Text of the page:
Yes. There are many sources of knowledge with which Latin scholars have reconstructed the pronunciation of Latin. W. Sidney Allen gave one reconstruction in his Vox Latina.
1. Latin grammarians of the ancient world left a lot of detailed information about the sounds of the language through their teaching of the language.
2. The ancient Romans didn't get their spellings from any other languages. The Latin alphabet was more or less phonetic.
3. Transcriptions into Greek often pin down the original pronunciation of Latin quite nicely.
When Romans misspelt, say, "ae" it came out "ai", so we have no trouble to reconstruct this particular sound. Since "ae" and "e" are distinct, when the Romans changed their orthography from "ae" to "e", Latin scholars can detect such change and pinpoint when the sound "ae" changed. This applies to "v" and "w".
Anyhow, the Roman Catholic Church existed at the time when Latin pronunciation was rapidly changing, so it's not surprising that Ecclesiastical Latin pronunciation is different.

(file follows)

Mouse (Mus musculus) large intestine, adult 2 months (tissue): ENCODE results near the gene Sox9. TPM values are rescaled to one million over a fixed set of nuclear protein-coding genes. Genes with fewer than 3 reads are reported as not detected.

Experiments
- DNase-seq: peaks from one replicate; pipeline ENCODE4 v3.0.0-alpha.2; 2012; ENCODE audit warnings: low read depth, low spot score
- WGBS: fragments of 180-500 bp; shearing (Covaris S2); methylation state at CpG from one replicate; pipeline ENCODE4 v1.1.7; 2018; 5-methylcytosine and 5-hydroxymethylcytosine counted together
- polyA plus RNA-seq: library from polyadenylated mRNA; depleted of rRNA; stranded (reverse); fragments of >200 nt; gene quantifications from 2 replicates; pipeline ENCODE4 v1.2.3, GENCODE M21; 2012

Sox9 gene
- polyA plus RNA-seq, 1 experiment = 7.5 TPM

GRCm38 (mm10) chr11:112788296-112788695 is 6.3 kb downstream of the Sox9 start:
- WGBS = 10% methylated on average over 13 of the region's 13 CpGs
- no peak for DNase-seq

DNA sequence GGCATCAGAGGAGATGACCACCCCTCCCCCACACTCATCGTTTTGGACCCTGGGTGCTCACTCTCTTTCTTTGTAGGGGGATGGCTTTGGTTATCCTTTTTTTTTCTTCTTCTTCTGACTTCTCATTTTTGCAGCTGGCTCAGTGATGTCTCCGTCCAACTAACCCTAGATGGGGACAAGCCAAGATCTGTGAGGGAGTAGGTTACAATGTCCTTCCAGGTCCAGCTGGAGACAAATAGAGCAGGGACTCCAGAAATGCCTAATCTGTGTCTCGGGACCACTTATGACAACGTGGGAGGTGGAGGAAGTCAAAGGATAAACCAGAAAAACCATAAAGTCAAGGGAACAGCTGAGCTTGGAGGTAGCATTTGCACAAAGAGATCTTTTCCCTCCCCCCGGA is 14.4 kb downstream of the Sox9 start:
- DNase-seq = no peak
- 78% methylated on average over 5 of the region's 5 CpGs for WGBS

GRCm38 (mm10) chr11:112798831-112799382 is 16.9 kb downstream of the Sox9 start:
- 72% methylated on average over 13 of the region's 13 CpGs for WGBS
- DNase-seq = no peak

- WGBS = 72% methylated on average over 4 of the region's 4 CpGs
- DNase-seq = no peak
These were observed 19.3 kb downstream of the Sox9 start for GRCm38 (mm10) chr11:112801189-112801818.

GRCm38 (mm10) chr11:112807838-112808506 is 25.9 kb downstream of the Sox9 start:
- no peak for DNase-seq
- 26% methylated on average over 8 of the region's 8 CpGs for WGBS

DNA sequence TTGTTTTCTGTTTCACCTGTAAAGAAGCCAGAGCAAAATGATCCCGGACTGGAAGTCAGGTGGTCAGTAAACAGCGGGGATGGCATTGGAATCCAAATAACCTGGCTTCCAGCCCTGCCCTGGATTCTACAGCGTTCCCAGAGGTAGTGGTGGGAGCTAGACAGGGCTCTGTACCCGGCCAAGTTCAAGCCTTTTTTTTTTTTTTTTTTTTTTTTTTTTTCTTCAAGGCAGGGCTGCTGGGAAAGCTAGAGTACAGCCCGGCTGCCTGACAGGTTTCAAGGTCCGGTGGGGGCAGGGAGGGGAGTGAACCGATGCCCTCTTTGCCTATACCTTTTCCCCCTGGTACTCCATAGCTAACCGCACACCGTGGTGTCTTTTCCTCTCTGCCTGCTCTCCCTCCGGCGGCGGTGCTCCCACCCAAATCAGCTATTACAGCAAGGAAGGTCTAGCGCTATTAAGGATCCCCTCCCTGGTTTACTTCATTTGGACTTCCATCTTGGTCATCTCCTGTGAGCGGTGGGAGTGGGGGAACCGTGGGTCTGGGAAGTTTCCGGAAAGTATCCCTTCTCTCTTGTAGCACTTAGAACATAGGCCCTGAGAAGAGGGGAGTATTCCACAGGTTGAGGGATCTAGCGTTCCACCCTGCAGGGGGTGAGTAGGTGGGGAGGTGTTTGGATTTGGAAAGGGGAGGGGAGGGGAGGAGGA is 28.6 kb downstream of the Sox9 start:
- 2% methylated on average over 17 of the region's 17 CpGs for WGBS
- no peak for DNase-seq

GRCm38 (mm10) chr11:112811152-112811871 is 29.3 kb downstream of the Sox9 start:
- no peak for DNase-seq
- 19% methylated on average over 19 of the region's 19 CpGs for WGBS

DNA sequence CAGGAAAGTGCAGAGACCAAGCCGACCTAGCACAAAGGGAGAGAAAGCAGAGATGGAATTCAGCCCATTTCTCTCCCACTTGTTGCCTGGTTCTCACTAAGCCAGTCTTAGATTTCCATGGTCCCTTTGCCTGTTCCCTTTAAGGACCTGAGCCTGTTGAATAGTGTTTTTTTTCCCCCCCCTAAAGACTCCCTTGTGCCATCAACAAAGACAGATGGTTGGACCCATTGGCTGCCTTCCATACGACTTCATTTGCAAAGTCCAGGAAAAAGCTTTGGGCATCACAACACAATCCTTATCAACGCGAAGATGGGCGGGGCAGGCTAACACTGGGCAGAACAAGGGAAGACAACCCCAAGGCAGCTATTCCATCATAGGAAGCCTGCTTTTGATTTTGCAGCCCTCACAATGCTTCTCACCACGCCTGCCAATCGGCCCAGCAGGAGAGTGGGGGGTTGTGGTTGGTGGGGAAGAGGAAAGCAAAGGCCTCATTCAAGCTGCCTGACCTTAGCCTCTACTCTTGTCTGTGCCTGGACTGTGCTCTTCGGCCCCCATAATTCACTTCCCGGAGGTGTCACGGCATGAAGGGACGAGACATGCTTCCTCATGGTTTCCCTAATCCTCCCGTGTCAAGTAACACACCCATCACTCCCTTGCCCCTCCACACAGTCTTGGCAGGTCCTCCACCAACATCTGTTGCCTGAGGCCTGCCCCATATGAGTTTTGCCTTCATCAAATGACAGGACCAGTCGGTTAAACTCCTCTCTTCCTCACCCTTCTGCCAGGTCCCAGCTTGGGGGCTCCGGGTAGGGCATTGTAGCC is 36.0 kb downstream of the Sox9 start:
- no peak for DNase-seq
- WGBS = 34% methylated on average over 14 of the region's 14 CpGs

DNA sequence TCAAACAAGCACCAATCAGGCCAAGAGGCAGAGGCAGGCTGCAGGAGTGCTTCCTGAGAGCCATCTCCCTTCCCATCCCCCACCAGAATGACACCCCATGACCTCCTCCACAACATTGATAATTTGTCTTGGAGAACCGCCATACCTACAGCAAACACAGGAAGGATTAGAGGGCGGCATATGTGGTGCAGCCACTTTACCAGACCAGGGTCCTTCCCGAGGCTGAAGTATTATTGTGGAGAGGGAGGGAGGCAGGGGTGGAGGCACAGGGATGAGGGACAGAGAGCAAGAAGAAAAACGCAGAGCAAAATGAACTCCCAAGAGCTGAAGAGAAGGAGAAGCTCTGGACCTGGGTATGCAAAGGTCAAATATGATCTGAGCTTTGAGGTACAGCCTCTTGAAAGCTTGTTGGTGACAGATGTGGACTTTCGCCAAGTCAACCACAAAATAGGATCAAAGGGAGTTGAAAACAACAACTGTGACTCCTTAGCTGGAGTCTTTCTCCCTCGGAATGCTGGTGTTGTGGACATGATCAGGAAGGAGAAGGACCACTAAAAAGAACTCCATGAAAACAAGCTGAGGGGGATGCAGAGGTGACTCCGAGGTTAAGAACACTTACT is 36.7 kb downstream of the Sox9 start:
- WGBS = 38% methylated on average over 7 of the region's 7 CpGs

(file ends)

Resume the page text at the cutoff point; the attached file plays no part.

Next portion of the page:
Classical Latin pronuciation is different from Ecclesiastical Latin pronunciation. In Classical Latin pronunciation, the "v" is pronounced like the English "w". Contrariwise, in Ecclesiastical Latin, the "v" is pronounced just like in English.
Ancient Romans pronounced the "v" like the English "w", but their pronunciation was changing rapidly towards the end of the classical period. This somewhat explains the Ecclesiastical Latin pronunciation.
"To err is human" is too famous to miss. "Therefore, right now there's nothing to be despaired, my (female) friend".
If you're learning Latin first, then learn other languages, then you'll be in better shape. The skills acquired through learning Latin will help you with all the Romance languages, and beyond with other inflectional languages other than English.
I look forwards to reading more of your Latin posts.
Btw, AllBlue, if you put the macron on the right vowels it'll not be necessary to indicate the stress, as it can be deduced by reading which syllable is long and which is short.
To write Latin words with macron, check out Insert > Symbol > Latin Extended A and B in MS Word.